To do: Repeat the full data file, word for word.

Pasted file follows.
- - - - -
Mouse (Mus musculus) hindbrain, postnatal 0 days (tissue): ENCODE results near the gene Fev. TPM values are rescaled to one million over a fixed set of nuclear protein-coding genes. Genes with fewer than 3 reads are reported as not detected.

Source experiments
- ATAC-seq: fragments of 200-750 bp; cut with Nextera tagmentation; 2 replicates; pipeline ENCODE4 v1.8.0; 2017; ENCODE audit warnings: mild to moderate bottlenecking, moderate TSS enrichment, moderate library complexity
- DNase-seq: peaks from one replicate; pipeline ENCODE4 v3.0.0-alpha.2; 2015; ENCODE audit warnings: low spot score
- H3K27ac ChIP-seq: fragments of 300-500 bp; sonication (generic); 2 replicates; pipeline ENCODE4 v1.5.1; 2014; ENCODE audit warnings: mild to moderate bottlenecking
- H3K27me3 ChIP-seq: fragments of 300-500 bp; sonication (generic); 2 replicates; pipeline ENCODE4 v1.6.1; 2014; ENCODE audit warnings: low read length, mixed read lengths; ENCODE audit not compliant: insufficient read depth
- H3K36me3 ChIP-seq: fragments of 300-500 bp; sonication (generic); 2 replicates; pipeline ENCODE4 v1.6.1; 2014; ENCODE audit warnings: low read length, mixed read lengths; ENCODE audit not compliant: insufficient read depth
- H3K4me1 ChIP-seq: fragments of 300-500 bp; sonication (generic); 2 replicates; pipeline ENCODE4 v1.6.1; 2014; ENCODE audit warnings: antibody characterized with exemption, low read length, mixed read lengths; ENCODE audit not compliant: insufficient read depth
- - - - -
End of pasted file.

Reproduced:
Mouse (Mus musculus) hindbrain, postnatal 0 days (tissue): ENCODE results near the gene Fev. TPM values are rescaled to one million over a fixed set of nuclear protein-coding genes. Genes with fewer than 3 reads are reported as not detected.

Source experiments
- ATAC-seq: fragments of 200-750 bp; cut with Nextera tagmentation; 2 replicates; pipeline ENCODE4 v1.8.0; 2017; ENCODE audit warnings: mild to moderate bottlenecking, moderate TSS enrichment, moderate library complexity
- DNase-seq: peaks from one replicate; pipeline ENCODE4 v3.0.0-alpha.2; 2015; ENCODE audit warnings: low spot score
- H3K27ac ChIP-seq: fragments of 300-500 bp; sonication (generic); 2 replicates; pipeline ENCODE4 v1.5.1; 2014; ENCODE audit warnings: mild to moderate bottlenecking
- H3K27me3 ChIP-seq: fragments of 300-500 bp; sonication (generic); 2 replicates; pipeline ENCODE4 v1.6.1; 2014; ENCODE audit warnings: low read length, mixed read lengths; ENCODE audit not compliant: insufficient read depth
- H3K36me3 ChIP-seq: fragments of 300-500 bp; sonication (generic); 2 replicates; pipeline ENCODE4 v1.6.1; 2014; ENCODE audit warnings: low read length, mixed read lengths; ENCODE audit not compliant: insufficient read depth
- H3K4me1 ChIP-seq: fragments of 300-500 bp; sonication (generic); 2 replicates; pipeline ENCODE4 v1.6.1; 2014; ENCODE audit warnings: antibody characterized with exemption, low read length, mixed read lengths; ENCODE audit not compliant: insufficient read depth